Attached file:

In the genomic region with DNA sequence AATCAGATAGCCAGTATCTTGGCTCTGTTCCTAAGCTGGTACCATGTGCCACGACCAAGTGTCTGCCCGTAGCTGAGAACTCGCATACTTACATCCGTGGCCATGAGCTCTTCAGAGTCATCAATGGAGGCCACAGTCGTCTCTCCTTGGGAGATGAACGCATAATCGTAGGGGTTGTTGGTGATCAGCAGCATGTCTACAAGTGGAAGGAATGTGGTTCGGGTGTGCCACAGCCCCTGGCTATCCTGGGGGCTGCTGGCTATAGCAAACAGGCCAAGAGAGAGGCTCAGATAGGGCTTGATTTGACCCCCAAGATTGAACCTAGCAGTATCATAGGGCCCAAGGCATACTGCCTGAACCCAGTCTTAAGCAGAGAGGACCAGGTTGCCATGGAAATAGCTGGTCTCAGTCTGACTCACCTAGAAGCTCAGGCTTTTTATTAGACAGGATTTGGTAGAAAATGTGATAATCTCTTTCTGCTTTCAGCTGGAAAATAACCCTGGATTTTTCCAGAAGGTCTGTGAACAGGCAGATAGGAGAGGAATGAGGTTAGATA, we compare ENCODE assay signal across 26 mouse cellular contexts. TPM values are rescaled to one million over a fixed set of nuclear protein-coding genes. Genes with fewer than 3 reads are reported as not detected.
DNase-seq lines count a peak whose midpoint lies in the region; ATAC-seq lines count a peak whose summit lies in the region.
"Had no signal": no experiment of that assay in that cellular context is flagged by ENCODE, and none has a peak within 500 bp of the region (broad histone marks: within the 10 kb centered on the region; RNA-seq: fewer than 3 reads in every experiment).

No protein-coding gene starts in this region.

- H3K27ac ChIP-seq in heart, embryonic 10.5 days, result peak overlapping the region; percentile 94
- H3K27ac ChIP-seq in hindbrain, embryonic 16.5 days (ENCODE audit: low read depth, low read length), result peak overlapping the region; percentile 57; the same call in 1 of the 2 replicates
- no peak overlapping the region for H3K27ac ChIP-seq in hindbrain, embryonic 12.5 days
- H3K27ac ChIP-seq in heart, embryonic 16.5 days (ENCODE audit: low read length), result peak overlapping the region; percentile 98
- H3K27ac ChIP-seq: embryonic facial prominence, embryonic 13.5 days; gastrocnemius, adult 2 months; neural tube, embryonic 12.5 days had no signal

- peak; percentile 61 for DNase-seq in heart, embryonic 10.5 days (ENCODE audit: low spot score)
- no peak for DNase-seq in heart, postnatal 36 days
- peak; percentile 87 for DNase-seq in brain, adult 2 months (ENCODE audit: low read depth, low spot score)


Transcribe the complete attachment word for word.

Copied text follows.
In the genomic region with DNA sequence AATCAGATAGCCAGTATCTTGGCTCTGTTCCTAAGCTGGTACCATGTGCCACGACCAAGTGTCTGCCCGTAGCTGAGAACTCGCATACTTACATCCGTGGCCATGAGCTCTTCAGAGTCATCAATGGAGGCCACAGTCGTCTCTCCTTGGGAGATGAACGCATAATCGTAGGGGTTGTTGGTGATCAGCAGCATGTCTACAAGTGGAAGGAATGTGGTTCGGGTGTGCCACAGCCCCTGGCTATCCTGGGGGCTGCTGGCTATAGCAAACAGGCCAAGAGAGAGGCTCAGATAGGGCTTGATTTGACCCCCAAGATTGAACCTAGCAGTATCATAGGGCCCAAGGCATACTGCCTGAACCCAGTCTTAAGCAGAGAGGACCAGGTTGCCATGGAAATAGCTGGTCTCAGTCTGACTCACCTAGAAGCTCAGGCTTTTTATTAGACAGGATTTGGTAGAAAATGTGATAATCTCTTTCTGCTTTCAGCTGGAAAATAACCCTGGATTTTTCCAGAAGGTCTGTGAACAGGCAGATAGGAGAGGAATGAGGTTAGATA, we compare ENCODE assay signal across 26 mouse cellular contexts. TPM values are rescaled to one million over a fixed set of nuclear protein-coding genes. Genes with fewer than 3 reads are reported as not detected.
DNase-seq lines count a peak whose midpoint lies in the region; ATAC-seq lines count a peak whose summit lies in the region.
"Had no signal": no experiment of that assay in that cellular context is flagged by ENCODE, and none has a peak within 500 bp of the region (broad histone marks: within the 10 kb centered on the region; RNA-seq: fewer than 3 reads in every experiment).

No protein-coding gene starts in this region.

- H3K27ac ChIP-seq in heart, embryonic 10.5 days, result peak overlapping the region; percentile 94
- H3K27ac ChIP-seq in hindbrain, embryonic 16.5 days (ENCODE audit: low read depth, low read length), result peak overlapping the region; percentile 57; the same call in 1 of the 2 replicates
- no peak overlapping the region for H3K27ac ChIP-seq in hindbrain, embryonic 12.5 days
- H3K27ac ChIP-seq in heart, embryonic 16.5 days (ENCODE audit: low read length), result peak overlapping the region; percentile 98
- H3K27ac ChIP-seq: embryonic facial prominence, embryonic 13.5 days; gastrocnemius, adult 2 months; neural tube, embryonic 12.5 days had no signal

- peak; percentile 61 for DNase-seq in heart, embryonic 10.5 days (ENCODE audit: low spot score)
- no peak for DNase-seq in heart, postnatal 36 days
- peak; percentile 87 for DNase-seq in brain, adult 2 months (ENCODE audit: low read depth, low spot score)